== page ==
“Copyright allows musicians to recoup their investments and risks.” I am not a professional musician, although I did record a theme song for a radio program that was used on-air for several years — but I wasn’t paid for that, so I guess I’m not a professional. To be sure, I don’t have much firsthand experience with the music industry. But the majority of what I read on the net written by people who have been professional musicians, does not lead me to believe that musicians’ investments of time and money are being well-rewarded because of copyright. The major multinational music conglomerates keep most artists working as slaves, and the money they make that keeps them from starvation is mostly from live performances — hardly the result of copyright law. A few artists make it big, and certainly your statement applies to them. What you say is true in theory. In practice, for most artists, I don’t believe it applies.

    Change “musicians” to “multinational corporations” and your statement is self-evidently true. However, copyright was not created to benefit corporations, but to stimulate individual creators. And as the boom in individual amateur music playing proves, the individual does not need that much stimulus to create, if any.

    Do you play music, Noel? I’m not sure you understand the muse, the creative urge. You speak as if it is some sort of left-brain green eyeshade calculation, rather than a right-brain inspiration.

  • eric

    Noel, exactly how much has unauthorized copying decreased music industry revenues? Revenues are down, but you are singling out one factor – copyright infringement – and blaming that. It seems as if you are the one trying to establish a one-to-one relationship here, attributing all music industry decline to copying/sharing. In reality, you don’t know, and no one knows, exactly. I don’t think anyone knows even approximately.

    “Copyright allows musicians to recoup their investments and risks.” I am not a professional musician, although I did record a theme song for a radio program that was used on-air for several years — but I wasn’t paid for that, so I guess I’m not a professional. To be sure, I don’t have much firsthand experience with the music industry. But the majority of what I read on the net written by people who have been professional musicians, does not lead me to believe that musicians’ investments of time and money are being well-rewarded because of copyright. The major multinational music conglomerates keep most artists working as slaves, and the money they make that keeps them from starvation is mostly from live performances — hardly the result of copyright law. A few artists make it big, and certainly your statement applies to them. What you say is true in theory. In practice, for most artists, I don’t believe it applies.

    Change “musicians” to “multinational corporations” and your statement is self-evidently true. However, copyright was not created to benefit corporations, but to stimulate individual creators. And as the boom in individual amateur music playing proves, the individual does not need that much stimulus to create, if any.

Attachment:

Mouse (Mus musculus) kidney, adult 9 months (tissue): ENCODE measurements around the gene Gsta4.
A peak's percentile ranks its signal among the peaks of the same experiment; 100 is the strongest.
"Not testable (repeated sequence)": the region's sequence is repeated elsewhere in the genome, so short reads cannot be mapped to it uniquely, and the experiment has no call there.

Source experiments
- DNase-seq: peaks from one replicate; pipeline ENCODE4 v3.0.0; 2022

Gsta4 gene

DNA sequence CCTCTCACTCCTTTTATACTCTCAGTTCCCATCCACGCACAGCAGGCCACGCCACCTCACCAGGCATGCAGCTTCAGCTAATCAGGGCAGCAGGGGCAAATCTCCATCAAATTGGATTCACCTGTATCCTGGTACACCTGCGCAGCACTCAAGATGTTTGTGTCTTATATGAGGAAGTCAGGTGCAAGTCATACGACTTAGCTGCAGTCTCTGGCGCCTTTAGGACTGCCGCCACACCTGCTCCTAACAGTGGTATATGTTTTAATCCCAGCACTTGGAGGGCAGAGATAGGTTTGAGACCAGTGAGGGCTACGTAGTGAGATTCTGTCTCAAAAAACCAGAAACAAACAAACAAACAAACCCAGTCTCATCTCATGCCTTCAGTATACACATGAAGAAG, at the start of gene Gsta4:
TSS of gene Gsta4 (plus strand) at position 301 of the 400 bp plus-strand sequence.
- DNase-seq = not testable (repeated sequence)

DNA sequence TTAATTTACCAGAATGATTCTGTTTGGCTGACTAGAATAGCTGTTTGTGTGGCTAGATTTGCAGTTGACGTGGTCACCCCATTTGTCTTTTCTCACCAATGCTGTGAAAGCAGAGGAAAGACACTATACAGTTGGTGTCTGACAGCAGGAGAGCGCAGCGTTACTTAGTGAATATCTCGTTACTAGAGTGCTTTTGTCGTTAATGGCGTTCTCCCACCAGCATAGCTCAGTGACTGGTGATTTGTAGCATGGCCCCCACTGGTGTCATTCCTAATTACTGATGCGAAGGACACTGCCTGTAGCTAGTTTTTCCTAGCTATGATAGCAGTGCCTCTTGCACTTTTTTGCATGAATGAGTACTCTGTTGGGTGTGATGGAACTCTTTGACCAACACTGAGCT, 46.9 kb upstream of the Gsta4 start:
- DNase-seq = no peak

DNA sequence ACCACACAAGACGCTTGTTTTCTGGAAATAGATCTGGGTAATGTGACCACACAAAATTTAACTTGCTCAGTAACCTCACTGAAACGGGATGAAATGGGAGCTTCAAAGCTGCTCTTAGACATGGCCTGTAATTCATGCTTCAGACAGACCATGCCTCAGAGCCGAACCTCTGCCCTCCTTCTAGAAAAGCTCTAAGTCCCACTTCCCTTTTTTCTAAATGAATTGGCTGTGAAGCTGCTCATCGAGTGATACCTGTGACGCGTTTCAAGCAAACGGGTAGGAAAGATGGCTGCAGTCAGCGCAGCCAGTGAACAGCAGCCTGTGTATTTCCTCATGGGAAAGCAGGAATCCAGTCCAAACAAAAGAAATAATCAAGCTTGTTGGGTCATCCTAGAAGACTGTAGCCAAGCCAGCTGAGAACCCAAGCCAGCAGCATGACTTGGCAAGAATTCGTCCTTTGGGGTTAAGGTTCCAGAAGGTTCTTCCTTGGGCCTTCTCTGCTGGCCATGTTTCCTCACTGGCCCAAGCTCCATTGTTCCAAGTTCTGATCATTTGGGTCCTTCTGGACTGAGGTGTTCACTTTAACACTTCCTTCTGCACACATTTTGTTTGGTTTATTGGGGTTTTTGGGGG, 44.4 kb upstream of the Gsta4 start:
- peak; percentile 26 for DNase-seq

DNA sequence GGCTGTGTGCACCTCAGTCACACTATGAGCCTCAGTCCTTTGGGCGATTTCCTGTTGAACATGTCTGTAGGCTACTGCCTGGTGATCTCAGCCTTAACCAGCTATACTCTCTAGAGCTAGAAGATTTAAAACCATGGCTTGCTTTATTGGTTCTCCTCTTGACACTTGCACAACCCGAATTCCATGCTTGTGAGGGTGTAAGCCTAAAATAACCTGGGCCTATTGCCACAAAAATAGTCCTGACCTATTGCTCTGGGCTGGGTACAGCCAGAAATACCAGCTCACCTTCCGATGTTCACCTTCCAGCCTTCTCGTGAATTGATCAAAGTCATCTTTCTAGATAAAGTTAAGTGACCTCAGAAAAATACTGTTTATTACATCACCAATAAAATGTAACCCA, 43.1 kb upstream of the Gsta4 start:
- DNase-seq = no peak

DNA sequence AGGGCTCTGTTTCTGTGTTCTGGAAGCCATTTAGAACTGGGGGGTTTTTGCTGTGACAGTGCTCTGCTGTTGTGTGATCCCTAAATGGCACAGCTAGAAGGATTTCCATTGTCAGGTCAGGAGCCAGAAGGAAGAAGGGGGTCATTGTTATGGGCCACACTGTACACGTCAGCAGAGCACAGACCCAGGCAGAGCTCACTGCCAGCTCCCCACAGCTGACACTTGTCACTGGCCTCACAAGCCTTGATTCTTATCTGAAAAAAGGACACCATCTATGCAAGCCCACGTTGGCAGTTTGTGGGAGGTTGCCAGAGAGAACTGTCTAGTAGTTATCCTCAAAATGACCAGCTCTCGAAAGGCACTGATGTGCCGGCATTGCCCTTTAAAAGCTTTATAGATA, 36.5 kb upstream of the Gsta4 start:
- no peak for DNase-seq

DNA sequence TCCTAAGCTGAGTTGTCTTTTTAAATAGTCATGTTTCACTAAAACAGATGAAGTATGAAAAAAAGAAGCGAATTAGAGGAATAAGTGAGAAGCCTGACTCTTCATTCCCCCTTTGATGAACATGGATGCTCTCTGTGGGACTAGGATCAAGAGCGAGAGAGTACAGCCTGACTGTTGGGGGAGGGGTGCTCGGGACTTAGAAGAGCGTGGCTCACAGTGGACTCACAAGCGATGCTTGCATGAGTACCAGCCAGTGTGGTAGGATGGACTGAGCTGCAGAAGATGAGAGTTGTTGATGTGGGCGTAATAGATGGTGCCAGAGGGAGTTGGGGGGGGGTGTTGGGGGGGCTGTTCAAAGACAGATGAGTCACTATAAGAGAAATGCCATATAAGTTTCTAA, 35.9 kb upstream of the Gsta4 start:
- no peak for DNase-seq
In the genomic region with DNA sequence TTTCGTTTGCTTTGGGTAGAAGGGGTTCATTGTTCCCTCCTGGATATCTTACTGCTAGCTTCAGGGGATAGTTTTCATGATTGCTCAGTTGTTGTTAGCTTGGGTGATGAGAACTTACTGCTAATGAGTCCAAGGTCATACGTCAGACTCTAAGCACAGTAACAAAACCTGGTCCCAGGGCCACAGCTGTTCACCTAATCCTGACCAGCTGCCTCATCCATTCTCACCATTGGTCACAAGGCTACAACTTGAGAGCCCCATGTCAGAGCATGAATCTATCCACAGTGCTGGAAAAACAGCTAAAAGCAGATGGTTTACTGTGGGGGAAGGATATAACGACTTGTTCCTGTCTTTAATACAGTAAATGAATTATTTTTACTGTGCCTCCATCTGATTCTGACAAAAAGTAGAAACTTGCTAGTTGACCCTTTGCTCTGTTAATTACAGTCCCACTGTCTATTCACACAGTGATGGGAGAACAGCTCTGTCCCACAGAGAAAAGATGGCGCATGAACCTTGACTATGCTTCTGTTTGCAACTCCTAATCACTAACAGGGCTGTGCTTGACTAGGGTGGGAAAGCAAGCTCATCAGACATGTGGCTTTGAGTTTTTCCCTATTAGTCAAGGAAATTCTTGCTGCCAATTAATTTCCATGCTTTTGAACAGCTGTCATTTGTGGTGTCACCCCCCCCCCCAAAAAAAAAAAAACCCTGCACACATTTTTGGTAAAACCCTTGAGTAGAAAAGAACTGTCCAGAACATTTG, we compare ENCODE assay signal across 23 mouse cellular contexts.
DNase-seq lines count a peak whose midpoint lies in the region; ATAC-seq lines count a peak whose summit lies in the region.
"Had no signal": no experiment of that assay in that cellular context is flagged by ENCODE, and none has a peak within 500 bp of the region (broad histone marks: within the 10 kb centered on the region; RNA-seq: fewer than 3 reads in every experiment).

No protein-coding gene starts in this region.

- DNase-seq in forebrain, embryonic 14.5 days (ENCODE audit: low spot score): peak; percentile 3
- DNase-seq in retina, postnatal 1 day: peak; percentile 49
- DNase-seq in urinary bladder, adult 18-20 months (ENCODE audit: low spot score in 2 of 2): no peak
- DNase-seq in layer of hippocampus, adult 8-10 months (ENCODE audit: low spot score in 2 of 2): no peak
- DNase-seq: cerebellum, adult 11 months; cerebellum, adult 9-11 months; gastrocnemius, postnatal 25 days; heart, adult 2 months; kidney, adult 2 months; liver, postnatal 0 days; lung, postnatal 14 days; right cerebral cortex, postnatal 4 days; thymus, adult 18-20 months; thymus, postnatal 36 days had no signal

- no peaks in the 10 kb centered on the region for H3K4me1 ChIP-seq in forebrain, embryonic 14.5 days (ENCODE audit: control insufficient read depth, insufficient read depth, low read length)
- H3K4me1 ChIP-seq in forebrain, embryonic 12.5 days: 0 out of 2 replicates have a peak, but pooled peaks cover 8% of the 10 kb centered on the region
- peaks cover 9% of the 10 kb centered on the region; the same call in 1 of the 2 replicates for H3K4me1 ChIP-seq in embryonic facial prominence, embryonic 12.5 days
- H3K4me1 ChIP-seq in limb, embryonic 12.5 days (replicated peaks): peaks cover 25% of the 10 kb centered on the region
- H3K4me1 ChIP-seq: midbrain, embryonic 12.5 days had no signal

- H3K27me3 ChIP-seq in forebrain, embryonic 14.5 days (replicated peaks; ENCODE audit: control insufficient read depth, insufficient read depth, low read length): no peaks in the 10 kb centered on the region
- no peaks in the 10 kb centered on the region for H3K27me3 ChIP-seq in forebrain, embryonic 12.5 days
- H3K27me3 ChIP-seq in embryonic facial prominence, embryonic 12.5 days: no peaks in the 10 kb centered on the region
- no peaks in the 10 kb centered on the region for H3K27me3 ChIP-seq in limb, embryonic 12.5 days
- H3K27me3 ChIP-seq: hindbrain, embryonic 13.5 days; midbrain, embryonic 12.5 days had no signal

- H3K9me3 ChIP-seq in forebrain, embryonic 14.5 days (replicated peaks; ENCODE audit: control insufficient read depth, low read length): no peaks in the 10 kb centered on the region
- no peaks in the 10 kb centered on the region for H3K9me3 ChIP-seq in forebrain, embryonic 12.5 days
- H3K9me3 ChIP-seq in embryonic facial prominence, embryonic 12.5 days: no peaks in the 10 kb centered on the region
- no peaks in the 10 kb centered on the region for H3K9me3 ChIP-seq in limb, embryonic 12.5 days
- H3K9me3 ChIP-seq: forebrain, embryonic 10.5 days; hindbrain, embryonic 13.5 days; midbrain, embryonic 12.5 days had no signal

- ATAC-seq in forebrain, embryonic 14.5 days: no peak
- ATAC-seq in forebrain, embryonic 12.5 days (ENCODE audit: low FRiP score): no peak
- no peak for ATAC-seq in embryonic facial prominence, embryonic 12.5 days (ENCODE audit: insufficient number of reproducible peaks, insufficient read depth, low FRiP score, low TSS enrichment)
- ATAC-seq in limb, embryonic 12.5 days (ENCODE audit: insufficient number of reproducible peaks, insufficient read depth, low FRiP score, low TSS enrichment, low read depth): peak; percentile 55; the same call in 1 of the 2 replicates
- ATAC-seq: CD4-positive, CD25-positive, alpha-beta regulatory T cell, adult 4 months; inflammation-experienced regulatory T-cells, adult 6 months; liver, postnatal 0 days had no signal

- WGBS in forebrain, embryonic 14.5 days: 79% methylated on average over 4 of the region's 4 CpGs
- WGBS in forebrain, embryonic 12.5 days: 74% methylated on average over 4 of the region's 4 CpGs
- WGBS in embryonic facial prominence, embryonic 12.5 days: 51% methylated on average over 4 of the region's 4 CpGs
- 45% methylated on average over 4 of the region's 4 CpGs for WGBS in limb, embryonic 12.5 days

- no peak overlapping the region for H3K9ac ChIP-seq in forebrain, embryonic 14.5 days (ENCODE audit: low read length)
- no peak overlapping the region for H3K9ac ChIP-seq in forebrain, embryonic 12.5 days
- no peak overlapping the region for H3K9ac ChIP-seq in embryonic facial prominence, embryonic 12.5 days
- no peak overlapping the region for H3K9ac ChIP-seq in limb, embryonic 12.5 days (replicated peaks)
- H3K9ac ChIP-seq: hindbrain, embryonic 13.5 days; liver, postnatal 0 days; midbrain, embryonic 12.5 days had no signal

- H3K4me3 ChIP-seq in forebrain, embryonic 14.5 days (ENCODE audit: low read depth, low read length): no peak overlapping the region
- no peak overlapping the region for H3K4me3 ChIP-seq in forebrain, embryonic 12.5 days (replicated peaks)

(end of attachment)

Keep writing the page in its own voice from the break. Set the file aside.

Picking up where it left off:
Do you play music, Noel? I’m not sure you understand the muse, the creative urge. You speak as if it is some sort of left-brain green eyeshade calculation, rather than a right-brain inspiration.

  • http://weblog.ipcentral.info/ Noel Le

    Eric, I’m not saying that decline in music revenue is based solely on piracy; rather, the level at which piracy has reduced revenue is greater than the overall decline. I won’t hypothesize what the music industry would look like without piracy, since I know that some positive externalities occur with piracy.

    Several implications can be drawn by music piracy studies I’ve looked at:

    1)whatever positive externalities music firms enjoy with piracy (greater exposure to songs, larger distribution that may have faciilitated sales, ec) are offset by its effects on the bottom line.
    2)with less piracy, music sales would have decreased to a lesser extent.
    3)piracy explains a large part of decline in music industry revenue.

    Eric, you say that many musicians you’re aware of do not leverage copyright in some, well, controversial, ways. I take issue to that. These musicians have made the decision to waive some of their rights under copyright policy. But independent, as well as “labeled” musicians leverage copyright policy in some form; and I will argue that musicians should always have that option.

    Independent and “unsigned” musicians benefit from not leveraging all forms of copyright policy, in order to gain exposure and to push their music to the widest audience. But what happens when they get big though, when offering “tasting” of their work no longer figures that much into their motive.

    Eric, I agree with you that there have been cases where musicians did not feel like they were treated well by their labels, but the fact that a few major labels represent the majority of “popular” musicians (if they were not popular, then consumers would not have a problem with simply buying other artists rather than complaining about the major studios) tells me that many artists find their intersts represented by entities that value current copyright policy.